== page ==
One of the complainants in the case, Marco Lopez, is also a plaintiff in a separate federal lawsuit filed in November against Skinner and its owners for alleged non-payment of wages. According to the lawsuit, Lopez drove workers between job sites and Skinner’s headquarters without pay, sometimes up to three hours each way, and also had weekly deductions taken from his checks for “uniform washing” that was done only two or three times in 18 months.
“We don’t get paid for all the work we do,” said Lopez.
Skinner and its attorney didn’t return requests for comment on the federal lawsuit and Lopez’s allegations.
Disputes about wages and working conditions are hardly unique to the asbestos abatement industry. But many asbestos workers are vulnerable because they have entered the country illegally, and are typically in no position to complain or switch jobs, according to workers and labor advocates.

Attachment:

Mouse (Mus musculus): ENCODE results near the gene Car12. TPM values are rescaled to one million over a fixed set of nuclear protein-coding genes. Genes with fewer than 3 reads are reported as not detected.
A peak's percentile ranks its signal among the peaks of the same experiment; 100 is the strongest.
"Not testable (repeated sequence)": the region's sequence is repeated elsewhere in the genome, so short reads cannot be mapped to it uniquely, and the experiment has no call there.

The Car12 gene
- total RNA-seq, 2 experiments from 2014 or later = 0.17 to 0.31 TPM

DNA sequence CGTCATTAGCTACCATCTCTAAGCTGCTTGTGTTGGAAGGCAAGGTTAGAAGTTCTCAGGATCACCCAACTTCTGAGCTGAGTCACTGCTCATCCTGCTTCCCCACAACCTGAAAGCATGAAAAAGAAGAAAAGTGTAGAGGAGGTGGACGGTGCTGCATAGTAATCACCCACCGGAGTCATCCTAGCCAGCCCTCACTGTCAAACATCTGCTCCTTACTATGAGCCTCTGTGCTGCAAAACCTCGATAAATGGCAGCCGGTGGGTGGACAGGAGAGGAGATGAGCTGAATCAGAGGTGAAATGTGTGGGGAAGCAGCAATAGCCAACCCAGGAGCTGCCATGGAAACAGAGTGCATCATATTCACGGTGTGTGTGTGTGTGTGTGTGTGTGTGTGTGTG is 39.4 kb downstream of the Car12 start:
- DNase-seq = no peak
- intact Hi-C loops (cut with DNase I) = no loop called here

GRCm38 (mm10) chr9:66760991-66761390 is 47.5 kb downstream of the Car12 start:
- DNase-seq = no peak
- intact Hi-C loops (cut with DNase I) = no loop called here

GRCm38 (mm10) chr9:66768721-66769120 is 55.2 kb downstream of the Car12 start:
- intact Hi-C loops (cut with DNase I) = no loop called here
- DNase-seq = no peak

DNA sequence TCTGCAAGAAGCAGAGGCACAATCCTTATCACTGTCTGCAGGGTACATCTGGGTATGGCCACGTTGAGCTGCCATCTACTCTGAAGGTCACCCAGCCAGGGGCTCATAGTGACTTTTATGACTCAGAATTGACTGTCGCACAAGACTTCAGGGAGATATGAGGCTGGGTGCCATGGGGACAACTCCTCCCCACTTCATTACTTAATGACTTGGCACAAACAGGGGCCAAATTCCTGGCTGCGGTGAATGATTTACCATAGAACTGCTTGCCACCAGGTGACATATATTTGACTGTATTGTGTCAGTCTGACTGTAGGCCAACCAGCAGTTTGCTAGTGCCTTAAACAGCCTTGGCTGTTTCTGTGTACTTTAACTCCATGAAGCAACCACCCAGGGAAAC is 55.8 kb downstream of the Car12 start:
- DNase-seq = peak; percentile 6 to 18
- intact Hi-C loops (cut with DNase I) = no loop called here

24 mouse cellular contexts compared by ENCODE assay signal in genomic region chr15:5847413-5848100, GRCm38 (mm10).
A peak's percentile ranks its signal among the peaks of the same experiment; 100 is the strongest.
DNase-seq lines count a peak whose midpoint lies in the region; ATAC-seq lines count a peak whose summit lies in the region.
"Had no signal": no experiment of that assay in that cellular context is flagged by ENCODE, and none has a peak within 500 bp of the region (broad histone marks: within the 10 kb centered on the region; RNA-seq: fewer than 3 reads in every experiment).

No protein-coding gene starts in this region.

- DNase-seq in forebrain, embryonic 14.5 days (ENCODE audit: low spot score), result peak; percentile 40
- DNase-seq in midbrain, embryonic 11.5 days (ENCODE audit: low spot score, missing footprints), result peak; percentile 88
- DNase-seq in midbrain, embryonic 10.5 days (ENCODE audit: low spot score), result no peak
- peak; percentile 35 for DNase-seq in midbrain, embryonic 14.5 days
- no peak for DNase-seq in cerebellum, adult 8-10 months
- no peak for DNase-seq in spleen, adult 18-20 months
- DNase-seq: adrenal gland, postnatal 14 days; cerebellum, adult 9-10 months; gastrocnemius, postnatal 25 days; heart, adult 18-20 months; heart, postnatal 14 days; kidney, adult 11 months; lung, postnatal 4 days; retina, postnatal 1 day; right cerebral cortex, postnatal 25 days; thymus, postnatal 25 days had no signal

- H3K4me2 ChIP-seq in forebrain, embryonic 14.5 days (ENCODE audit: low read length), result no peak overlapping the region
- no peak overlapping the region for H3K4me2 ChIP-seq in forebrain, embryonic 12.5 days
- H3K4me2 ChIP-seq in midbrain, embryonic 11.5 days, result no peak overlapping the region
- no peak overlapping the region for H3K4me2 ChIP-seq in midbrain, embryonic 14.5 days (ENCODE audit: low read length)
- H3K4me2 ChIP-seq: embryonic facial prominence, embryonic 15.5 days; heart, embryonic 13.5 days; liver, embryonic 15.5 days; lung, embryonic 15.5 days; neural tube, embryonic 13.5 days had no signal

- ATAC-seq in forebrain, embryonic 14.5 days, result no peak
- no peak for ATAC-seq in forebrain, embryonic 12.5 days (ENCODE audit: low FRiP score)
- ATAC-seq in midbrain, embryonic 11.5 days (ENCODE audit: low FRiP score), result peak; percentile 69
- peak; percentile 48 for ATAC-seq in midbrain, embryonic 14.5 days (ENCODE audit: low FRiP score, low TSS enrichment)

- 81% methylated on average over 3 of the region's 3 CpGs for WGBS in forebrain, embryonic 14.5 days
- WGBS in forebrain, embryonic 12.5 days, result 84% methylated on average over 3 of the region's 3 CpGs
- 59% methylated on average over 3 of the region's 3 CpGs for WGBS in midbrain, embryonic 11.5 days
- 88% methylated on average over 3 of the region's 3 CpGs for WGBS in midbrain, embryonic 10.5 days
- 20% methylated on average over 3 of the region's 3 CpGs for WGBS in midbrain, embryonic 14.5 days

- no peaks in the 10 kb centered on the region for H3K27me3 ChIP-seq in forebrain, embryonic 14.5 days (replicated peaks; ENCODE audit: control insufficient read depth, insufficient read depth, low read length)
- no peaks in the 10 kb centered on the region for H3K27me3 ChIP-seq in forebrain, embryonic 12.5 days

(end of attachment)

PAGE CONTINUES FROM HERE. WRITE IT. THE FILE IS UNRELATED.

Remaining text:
There are more than 3,400 asbestos-removal workers licensed in the state, and demolition companies employ thousands of others who can also confront the carcinogen on the job.
“Because of the nature of asbestos work, the industry uses the most vulnerable workers,” who fear deportation, according to Tom Juravich, professor of labor studies at University of Massachusetts Amherst.
The U.S. Attorney’s office in Boston indicted the New Hampshire owners of Air Quality Experts Inc. and AQE Inc. in January 2016, alleging a scheme that cheated workers out of about $2 million in payments to health, pension and other employee benefit funds. Union officials who run the funds filed a federal civil lawsuit with similar allegations against the companies in 2015.
Both the indictment and civil case allege that AQE signed an agreement with a local union in 2005 promising to pay union wages to all its employees. According to the lawsuit and indictment, AQE owners Christopher and Kimberly Thompson also own Air Quality Experts, which allegedly paid workers below their entitled rates and didn’t contribute toward their pension and other funds. The indictment also said some employees weren’t paid for all hours worked.